Specifically with antibiotic use, Saccharomyces boulardii lyo (can be purchased as the product Florastor) is the probiotic of choice. The main reason is because it is a yeast and not a bacteria, which means it cannot get killed by the antibiotics so it survives on its journey to the microbiome destination very well. This is also one of the best studied strains of probiotics that has shown to have a particular benefit in preventing antibiotic associated diarrhea and protecting against opportunistic infection that may arise from a weakened immune system and gut flora. This probiotic does not require prebiotic fibers to survive and is great for sensitive individuals and for children.
Another great probiotic that is likely beneficial for antibiotic use is Lactobacillus rhamnosus GG (can be purchased as the product Culturelle). It has shown to protect against antibiotic associated diarrhea. It is even a good idea to take a combination of Florastor and Culturelle together to get better coverage and protection.
Capsule form is usually recommended over powdered forms of probiotics, as it helps in having a delivery system to travel to the gut without being destroyed through the journey.
As previously mentioned, continue probiotic use well after you finish your antibiotic course for at least several weeks after in order to help rebuild the microbiome re balance the “good guys” in the gut. Continuing to take probiotics regularly is even better and serves great benefits for digestion, mental health, and immunity.
4. Take Prebiotics.
If you’ve never heard of prebiotics, they are closely connected to probiotics. These are actually a source of food for the probiotics to nourish them and help them multiply and survive in the gut. These make a great food source for probiotics because they are non-digestible fibres (for the human body) which means we cannot absorb or break them down and they travel safely down to the gut for the probiotics to absorb.
Prebiotics are just as important, if not more important than probiotics, especially during an antibiotic treatment for protecting and rebuilding a healthy flora. If it is at all possible, we recommend introducing prebiotic supplements before even beginning the course of antibiotics, if not, it is definitely a great Idea to take them at the same time and after the antibiotic treatment as well.
You can also get prebiotics from your diet, and sources such as bananas, onions, garlic, leeks, asparagus, artichokes, soybeans and whole-wheat foods. Soluble fiber is a great source of food for good bacteria to grow. Foods high in soluble fiber include carrots, squash, starchy tubers, turnips, parsnips, beets, plantains, taro, and yuca and raw chicory root and jerusalem artichokes.
5. Eat a diet that supports the body during antibiotic treatment.
Don’t rely on supplements alone to get the job done. To help with immunity, and rebuilding the gut flora, it is crucial that you eat a diet that supports your body to make the quickest and fullest recovery possible.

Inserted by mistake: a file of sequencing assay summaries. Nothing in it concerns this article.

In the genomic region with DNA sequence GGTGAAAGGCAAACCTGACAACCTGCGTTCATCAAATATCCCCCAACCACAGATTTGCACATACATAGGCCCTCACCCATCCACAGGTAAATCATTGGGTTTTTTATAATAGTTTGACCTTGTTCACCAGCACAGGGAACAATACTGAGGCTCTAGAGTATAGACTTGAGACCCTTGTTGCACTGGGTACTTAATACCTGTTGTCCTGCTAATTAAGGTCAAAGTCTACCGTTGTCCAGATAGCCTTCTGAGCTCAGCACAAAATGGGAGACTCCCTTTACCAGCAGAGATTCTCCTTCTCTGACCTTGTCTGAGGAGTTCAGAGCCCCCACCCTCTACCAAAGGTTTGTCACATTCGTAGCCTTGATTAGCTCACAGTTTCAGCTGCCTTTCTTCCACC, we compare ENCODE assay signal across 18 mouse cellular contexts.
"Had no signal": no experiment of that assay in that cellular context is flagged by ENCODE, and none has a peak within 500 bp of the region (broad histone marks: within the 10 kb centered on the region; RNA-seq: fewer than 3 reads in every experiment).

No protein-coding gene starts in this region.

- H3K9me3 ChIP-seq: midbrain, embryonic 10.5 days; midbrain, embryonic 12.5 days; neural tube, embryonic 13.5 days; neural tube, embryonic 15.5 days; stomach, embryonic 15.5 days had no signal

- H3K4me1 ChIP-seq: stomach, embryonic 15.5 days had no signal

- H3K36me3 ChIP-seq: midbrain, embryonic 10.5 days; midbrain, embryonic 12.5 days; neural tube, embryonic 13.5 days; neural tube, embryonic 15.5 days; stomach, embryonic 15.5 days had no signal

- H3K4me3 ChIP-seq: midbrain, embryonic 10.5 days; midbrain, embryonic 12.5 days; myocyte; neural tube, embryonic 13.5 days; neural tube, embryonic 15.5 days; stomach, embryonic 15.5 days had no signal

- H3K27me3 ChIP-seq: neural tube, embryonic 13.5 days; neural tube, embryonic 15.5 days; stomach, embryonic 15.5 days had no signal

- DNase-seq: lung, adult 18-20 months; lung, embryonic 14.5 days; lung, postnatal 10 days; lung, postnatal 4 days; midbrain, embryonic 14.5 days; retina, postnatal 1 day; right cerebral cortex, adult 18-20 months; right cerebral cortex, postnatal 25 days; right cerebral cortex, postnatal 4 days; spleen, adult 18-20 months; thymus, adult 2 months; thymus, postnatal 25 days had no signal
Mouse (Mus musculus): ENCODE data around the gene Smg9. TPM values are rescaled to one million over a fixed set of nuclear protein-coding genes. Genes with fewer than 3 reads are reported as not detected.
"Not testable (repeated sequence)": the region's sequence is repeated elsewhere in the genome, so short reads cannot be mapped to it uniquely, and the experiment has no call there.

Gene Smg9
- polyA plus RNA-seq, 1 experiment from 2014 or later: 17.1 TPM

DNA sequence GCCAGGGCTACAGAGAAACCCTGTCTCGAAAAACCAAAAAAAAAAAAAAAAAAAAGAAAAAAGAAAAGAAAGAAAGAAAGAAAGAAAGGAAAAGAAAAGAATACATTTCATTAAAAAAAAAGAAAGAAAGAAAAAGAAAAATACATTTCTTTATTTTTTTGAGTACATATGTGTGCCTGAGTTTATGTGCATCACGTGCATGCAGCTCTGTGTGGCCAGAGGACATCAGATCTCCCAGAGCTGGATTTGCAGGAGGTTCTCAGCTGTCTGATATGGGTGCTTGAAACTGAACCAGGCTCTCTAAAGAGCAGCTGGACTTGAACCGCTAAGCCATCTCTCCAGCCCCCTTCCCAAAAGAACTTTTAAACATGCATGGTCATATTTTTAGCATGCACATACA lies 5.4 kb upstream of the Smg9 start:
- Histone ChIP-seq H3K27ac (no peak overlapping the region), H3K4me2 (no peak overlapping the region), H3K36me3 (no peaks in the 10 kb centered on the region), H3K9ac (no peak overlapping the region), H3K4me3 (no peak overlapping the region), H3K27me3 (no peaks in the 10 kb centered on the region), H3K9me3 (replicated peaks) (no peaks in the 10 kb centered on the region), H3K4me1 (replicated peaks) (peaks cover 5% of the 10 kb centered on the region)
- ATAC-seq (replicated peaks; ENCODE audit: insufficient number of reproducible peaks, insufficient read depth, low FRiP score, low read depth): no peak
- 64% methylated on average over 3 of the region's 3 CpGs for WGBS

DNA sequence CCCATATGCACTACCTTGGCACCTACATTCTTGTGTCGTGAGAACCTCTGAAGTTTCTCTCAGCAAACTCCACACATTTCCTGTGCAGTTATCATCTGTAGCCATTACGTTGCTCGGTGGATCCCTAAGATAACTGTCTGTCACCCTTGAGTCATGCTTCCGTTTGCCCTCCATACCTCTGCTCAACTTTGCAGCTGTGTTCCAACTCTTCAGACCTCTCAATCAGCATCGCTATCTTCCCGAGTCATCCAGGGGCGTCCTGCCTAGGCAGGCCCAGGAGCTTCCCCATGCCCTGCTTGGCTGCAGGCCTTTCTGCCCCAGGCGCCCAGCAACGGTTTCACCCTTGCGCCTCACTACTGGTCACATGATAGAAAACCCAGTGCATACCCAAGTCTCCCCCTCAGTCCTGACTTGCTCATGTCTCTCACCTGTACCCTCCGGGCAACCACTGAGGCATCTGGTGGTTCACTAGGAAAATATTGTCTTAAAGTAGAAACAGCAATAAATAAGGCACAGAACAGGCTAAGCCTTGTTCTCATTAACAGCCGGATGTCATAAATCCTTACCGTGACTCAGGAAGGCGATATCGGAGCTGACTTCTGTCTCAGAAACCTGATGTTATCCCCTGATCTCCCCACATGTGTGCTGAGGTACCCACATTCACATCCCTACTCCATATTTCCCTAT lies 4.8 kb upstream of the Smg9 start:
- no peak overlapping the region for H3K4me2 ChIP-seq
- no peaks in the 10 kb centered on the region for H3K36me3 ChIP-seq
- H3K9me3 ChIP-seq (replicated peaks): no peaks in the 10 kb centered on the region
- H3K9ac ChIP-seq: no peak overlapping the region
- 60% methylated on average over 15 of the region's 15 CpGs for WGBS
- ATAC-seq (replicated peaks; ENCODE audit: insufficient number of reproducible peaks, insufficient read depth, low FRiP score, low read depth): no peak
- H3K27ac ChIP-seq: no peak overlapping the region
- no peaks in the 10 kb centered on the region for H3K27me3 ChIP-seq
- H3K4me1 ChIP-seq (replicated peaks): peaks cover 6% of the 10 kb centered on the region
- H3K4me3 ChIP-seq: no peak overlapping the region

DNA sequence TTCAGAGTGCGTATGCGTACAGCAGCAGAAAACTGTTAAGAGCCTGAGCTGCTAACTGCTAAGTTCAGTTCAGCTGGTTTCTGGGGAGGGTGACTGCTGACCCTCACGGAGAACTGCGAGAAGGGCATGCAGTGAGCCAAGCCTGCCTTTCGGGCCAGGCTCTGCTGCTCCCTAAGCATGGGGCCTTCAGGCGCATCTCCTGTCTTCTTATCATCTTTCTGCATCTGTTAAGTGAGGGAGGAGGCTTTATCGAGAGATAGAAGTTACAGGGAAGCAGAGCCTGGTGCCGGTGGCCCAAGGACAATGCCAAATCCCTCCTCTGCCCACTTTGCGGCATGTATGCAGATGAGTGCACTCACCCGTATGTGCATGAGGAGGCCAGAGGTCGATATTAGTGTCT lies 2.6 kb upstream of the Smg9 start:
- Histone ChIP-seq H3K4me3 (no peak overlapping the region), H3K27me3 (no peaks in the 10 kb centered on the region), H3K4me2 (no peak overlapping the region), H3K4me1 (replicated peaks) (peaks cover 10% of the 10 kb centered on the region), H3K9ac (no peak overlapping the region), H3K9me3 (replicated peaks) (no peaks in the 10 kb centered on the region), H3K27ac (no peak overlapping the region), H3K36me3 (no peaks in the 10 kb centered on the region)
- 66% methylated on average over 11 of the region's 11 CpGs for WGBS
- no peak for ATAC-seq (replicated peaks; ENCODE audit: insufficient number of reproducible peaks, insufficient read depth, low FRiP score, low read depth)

This includes eating generous servings of fermented foods and drinks during and after antibiotics, as they naturally contain a high amount of probiotics. These include kefir, yogurt, kim-chi, sauerkraut, kombucha, pickles, pickled beets and carrots( and other fermented veggies), miso soup, tempeh, cultured non-dairy yogurt (great for vegans and vegetarians), and even refrigerated probiotic chocolate like Attune chocolate bars (low in sugar, calcium fortified, and have a clean ingredient list).
For the rest of the diet, it is a good idea to eat nutrient dense and easy to digest REAL food in small portions to allow the body to use its energy to heal instead of using that energy to digest food. Adding gelatin rich foods such as bone broth daily along with other glycine-rich foods to promote healing of the gut and lining.
Limit your intake of simple carbohydrates and sugars. This is especially important when recovering from illness and after a course of antibiotics because bad bacteria love sugar. When we stay away from it, we help to “starve off” the bad bacteria and create an environment where they cannot thrive.
You can also benefit from eating a GAPS diet which is “specifically designed to heal and seal the gut lining, rebalance the immune system, and restore the optimal bacteria ecosystem within the gastrointestinal tract.” For more detailed information you can buy the wonderful book by Natasha Campbell-Mcbride, and go on the Gaps Diet website.
6. Extra Support.
Sometimes antibiotics can cause nausea and give you an upset stomach. For this, ginger is extremely helpful and effective in reducing inflammation and calming the digestive system. Fresh ginger is best, simply peel it, slice it into thin slices, boil it and let it simmer for about 10 minutes. If fresh is not available use dried ginger to make a ginger tea by simmering it in hot water for 3-5 minutes (depending on the strength you like).
Antibiotics can also affect the liver as it breaks down the medications (especially long term use), so taking a supplement of milk thistle (in capsule or tea form) is helpful in protecting the liver and supporting liver function. Glycine also helps protect the liver which is another great reason to drink the bone broth mentioned earlier.
Aloe vera is another great way to supplement and protect the lining of the gut and stomach. Drink fresh aloe vera juice or use aloe vera capsules.
Glutamine is an amino acid that is an important component for the gastrointestinal tract for repairing of the lining and elimination of yeast infections. So, taking an amino acid supplement or an isolated form of glutamine can be added to your routine when taking antibiotics.
Make the best of having to take an antibiotic course, and treat your body with great support during this time in order to make a fast and safe recovery!